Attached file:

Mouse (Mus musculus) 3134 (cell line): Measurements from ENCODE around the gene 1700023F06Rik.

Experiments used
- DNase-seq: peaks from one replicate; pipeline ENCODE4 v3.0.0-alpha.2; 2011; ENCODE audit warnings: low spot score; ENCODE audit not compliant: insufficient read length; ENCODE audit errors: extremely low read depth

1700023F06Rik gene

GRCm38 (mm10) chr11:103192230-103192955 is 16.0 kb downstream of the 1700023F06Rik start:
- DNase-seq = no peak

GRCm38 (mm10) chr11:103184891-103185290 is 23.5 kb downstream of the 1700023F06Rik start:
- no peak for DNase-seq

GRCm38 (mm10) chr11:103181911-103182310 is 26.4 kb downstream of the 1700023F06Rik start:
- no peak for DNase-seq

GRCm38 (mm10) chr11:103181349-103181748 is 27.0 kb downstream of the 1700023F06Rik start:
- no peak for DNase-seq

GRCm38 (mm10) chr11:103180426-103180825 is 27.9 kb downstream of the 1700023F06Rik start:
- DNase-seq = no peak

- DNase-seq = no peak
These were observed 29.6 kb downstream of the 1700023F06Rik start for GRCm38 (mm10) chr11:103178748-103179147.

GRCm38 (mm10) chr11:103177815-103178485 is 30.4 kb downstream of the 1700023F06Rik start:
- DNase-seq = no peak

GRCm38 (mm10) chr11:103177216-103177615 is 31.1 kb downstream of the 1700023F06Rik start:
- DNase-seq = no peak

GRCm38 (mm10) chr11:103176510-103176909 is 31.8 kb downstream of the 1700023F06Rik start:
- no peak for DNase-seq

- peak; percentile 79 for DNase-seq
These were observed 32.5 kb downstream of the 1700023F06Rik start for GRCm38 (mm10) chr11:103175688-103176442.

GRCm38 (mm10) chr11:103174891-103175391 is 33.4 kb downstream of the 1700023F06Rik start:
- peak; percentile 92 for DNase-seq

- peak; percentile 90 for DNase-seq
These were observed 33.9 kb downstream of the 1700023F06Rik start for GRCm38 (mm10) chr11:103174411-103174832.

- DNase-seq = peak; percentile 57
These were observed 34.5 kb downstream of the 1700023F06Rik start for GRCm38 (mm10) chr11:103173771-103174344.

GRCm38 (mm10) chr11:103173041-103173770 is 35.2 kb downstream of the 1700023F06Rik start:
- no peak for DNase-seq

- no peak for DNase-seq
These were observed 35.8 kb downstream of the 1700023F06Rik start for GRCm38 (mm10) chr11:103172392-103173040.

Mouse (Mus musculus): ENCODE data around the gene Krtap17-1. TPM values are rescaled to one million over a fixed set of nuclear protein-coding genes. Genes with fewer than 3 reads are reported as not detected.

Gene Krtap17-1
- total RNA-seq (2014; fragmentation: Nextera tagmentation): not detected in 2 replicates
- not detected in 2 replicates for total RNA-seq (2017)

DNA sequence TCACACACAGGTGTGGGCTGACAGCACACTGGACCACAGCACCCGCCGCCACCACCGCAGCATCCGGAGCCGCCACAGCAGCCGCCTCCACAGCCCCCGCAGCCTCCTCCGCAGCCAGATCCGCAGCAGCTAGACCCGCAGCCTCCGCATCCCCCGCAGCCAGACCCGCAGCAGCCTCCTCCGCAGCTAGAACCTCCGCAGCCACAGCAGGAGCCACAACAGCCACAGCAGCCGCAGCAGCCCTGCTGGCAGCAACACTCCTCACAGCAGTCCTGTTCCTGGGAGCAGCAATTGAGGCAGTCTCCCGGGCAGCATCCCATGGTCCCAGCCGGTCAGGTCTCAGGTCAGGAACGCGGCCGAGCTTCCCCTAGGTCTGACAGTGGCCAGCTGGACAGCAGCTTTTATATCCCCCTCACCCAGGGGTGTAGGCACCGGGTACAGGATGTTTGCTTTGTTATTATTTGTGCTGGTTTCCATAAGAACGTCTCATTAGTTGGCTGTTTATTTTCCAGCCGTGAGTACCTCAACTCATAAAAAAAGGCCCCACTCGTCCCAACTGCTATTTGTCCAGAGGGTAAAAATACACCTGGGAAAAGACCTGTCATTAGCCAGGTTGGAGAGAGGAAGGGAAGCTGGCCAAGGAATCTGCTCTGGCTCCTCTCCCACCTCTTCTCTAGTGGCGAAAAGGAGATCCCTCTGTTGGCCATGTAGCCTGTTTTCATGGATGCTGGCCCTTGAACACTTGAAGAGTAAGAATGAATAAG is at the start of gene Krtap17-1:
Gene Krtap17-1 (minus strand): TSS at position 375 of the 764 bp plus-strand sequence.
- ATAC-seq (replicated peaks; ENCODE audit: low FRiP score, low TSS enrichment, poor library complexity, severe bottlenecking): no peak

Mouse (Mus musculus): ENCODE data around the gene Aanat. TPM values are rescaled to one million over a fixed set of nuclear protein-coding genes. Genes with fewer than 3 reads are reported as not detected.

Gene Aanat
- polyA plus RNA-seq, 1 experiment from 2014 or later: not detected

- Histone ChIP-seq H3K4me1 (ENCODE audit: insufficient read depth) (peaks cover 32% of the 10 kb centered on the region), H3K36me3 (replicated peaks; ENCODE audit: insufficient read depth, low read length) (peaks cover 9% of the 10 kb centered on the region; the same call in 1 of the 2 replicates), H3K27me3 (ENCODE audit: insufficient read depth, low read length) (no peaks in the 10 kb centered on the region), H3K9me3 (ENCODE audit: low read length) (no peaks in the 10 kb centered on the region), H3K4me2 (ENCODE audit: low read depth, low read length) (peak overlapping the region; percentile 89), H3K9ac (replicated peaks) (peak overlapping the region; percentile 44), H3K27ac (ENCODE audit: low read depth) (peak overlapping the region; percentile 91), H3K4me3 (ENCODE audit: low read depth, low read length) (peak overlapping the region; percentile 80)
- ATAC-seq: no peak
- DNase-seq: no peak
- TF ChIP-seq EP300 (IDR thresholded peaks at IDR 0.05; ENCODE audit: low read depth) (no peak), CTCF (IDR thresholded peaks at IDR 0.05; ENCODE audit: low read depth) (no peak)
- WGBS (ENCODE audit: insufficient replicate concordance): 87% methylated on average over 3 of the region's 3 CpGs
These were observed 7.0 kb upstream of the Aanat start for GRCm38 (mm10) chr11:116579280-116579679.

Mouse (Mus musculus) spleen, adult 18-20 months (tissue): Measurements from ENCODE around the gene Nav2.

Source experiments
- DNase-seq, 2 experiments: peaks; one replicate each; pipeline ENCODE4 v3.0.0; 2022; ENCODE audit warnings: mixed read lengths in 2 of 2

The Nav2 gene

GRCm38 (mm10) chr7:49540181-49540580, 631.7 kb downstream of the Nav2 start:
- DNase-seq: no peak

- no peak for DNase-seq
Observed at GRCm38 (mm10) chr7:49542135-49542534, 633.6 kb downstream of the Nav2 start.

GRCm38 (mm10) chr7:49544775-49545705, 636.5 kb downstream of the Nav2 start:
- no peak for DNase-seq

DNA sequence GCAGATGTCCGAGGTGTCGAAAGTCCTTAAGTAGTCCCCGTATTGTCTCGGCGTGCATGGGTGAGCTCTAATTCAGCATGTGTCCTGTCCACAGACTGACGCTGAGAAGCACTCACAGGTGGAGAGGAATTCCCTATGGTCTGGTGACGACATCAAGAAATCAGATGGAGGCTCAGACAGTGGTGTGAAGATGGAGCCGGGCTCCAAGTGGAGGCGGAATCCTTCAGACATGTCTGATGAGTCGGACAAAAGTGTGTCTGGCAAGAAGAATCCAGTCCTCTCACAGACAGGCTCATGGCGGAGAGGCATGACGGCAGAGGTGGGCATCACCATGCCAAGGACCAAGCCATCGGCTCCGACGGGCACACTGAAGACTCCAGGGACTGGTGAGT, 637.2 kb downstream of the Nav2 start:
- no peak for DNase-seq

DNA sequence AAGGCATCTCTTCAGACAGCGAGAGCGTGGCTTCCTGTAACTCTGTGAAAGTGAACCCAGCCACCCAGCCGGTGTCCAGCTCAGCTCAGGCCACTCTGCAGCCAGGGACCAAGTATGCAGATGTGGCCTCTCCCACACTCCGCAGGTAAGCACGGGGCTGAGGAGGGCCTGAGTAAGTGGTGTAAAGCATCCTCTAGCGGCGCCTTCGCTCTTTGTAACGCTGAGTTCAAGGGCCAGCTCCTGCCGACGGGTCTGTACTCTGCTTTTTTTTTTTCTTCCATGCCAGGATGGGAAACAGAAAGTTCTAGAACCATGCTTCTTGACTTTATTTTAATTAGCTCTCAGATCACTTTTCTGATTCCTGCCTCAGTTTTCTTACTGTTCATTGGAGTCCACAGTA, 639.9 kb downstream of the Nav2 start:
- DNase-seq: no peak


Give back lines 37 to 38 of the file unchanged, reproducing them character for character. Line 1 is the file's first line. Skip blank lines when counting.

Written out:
- total RNA-seq (2014; fragmentation: Nextera tagmentation): not detected in 2 replicates
- not detected in 2 replicates for total RNA-seq (2017)